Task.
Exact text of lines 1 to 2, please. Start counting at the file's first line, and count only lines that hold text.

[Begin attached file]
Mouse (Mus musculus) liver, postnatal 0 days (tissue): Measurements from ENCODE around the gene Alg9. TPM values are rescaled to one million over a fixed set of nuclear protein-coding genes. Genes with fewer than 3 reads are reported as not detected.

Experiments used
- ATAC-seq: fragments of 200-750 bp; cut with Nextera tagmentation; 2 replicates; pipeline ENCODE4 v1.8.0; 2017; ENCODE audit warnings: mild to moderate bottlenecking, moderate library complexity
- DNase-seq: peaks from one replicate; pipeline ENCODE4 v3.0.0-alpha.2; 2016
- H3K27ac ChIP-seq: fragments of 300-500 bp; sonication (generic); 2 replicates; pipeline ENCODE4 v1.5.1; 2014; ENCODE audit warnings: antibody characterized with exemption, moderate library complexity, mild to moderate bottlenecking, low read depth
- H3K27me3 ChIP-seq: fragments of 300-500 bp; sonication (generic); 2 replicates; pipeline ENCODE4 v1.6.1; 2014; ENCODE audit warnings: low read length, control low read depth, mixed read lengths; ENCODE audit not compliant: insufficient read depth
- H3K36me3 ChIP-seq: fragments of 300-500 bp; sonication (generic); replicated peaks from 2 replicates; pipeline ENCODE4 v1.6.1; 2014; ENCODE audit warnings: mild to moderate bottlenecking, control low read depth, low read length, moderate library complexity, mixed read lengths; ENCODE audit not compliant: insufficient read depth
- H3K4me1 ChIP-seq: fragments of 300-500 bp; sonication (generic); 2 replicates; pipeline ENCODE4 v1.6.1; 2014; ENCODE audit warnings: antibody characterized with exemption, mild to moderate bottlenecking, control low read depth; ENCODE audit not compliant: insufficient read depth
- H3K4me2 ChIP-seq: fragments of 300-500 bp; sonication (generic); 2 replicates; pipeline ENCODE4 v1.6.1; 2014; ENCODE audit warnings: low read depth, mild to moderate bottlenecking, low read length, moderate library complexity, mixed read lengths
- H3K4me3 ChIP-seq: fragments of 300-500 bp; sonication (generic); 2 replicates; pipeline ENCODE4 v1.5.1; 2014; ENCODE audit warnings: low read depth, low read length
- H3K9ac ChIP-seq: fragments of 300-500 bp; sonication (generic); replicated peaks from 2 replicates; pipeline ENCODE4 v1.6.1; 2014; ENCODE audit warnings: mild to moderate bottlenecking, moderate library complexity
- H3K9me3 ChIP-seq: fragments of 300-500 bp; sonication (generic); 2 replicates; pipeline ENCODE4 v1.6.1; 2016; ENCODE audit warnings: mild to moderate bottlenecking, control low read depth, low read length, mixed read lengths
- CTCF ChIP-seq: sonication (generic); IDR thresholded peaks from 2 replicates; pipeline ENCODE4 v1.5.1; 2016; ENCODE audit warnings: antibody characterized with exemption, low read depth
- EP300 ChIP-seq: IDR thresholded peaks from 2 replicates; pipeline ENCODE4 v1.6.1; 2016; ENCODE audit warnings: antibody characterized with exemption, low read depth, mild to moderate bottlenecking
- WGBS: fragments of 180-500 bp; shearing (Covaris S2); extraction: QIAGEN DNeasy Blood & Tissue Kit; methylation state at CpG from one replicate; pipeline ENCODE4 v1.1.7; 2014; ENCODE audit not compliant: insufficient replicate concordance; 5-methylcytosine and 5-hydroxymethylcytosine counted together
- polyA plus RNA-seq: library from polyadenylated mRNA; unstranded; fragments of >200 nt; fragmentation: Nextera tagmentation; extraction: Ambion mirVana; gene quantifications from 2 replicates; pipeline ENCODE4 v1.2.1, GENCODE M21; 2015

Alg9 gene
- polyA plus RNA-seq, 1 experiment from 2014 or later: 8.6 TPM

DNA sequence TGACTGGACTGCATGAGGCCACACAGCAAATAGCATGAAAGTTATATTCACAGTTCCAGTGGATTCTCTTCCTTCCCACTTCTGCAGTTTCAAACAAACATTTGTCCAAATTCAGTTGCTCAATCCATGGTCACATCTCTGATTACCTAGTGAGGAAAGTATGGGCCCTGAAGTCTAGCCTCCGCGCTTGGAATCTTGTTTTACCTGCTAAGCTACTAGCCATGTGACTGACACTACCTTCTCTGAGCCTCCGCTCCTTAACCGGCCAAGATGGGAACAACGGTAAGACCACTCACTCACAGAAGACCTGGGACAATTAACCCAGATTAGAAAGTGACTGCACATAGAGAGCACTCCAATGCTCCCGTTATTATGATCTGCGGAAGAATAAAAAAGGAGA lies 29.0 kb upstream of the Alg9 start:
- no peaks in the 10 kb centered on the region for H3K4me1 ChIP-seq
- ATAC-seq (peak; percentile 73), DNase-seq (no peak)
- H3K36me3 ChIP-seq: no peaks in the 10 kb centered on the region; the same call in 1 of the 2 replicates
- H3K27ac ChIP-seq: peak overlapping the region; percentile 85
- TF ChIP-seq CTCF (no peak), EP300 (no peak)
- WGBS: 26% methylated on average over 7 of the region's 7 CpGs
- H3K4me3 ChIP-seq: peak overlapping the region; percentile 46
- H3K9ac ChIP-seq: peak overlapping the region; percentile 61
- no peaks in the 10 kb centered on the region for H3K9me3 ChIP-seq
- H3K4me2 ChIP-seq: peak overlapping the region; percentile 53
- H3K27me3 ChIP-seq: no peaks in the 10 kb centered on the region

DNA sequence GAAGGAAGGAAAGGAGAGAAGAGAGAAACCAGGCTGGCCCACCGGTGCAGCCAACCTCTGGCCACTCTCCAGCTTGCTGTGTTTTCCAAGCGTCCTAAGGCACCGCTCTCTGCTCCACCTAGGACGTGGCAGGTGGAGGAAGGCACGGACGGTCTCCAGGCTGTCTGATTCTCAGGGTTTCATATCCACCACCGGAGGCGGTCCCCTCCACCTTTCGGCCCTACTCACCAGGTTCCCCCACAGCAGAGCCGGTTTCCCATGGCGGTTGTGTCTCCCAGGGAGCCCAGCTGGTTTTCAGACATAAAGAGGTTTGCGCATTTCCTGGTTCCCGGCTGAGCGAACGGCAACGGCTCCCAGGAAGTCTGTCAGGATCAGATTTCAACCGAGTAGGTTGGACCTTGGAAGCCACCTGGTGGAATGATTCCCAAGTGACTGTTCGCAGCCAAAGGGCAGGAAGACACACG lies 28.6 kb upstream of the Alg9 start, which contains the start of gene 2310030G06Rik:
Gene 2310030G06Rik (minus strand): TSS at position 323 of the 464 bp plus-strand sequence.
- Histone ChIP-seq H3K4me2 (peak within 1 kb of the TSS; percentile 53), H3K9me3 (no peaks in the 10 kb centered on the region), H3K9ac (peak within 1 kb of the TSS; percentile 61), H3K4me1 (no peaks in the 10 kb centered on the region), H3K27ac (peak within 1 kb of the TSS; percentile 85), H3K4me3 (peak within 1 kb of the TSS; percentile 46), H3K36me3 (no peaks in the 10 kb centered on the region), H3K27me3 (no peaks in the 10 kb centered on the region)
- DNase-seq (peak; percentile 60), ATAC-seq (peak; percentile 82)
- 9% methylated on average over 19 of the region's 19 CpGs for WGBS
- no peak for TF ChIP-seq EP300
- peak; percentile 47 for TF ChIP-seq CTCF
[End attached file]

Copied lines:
Mouse (Mus musculus) liver, postnatal 0 days (tissue): Measurements from ENCODE around the gene Alg9. TPM values are rescaled to one million over a fixed set of nuclear protein-coding genes. Genes with fewer than 3 reads are reported as not detected.

Experiments used